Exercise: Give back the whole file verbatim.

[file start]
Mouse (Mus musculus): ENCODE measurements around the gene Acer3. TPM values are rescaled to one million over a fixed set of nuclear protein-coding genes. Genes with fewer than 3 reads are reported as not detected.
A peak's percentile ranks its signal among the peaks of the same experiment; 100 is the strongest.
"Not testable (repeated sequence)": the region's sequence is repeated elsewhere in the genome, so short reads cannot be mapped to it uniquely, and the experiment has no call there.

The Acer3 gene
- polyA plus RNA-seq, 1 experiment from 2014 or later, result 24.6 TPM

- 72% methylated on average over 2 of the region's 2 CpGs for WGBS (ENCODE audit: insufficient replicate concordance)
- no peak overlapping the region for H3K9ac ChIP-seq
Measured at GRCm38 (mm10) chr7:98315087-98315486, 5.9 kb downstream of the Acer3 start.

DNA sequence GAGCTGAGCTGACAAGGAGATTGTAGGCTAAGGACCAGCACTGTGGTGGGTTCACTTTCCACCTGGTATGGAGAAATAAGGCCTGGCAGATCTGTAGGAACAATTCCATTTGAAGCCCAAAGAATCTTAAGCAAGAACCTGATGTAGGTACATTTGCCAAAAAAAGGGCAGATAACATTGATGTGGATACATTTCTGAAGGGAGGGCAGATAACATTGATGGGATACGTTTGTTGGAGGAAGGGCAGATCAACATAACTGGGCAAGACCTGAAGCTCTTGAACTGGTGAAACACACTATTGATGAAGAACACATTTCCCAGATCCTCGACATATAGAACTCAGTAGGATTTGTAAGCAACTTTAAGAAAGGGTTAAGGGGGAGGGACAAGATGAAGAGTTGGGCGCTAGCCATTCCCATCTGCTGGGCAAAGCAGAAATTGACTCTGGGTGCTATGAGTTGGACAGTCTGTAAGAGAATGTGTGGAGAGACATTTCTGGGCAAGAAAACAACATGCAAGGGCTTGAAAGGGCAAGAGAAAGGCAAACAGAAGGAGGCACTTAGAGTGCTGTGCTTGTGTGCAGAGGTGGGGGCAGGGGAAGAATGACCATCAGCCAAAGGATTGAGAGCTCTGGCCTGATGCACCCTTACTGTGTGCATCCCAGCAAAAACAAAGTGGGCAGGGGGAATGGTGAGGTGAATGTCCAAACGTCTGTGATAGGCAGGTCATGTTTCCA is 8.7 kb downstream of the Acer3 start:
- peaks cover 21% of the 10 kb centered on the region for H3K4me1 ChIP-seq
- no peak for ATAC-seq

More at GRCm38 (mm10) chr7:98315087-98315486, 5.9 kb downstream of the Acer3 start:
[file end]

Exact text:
Mouse (Mus musculus): ENCODE measurements around the gene Acer3. TPM values are rescaled to one million over a fixed set of nuclear protein-coding genes. Genes with fewer than 3 reads are reported as not detected.
A peak's percentile ranks its signal among the peaks of the same experiment; 100 is the strongest.
"Not testable (repeated sequence)": the region's sequence is repeated elsewhere in the genome, so short reads cannot be mapped to it uniquely, and the experiment has no call there.

The Acer3 gene
- polyA plus RNA-seq, 1 experiment from 2014 or later, result 24.6 TPM

- 72% methylated on average over 2 of the region's 2 CpGs for WGBS (ENCODE audit: insufficient replicate concordance)
- no peak overlapping the region for H3K9ac ChIP-seq
Measured at GRCm38 (mm10) chr7:98315087-98315486, 5.9 kb downstream of the Acer3 start.

DNA sequence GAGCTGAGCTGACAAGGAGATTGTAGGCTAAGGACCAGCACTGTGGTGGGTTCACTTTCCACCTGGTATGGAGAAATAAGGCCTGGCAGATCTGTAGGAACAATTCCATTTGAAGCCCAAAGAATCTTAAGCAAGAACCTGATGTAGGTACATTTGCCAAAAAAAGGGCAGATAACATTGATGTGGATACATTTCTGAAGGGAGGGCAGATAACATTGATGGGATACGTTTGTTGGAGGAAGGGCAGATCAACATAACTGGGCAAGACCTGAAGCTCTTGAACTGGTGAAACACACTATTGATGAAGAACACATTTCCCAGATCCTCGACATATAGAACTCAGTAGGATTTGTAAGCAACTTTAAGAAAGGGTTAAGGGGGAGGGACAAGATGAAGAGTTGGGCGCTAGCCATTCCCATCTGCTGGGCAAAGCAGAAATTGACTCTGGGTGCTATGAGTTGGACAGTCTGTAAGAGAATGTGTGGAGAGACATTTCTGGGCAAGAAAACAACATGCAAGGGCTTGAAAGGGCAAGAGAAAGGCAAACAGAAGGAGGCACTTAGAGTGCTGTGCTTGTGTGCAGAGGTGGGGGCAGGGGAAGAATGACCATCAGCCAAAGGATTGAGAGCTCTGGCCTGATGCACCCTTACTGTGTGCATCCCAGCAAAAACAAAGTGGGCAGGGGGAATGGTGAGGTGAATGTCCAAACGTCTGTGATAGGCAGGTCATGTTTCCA is 8.7 kb downstream of the Acer3 start:
- peaks cover 21% of the 10 kb centered on the region for H3K4me1 ChIP-seq
- no peak for ATAC-seq

More at GRCm38 (mm10) chr7:98315087-98315486, 5.9 kb downstream of the Acer3 start: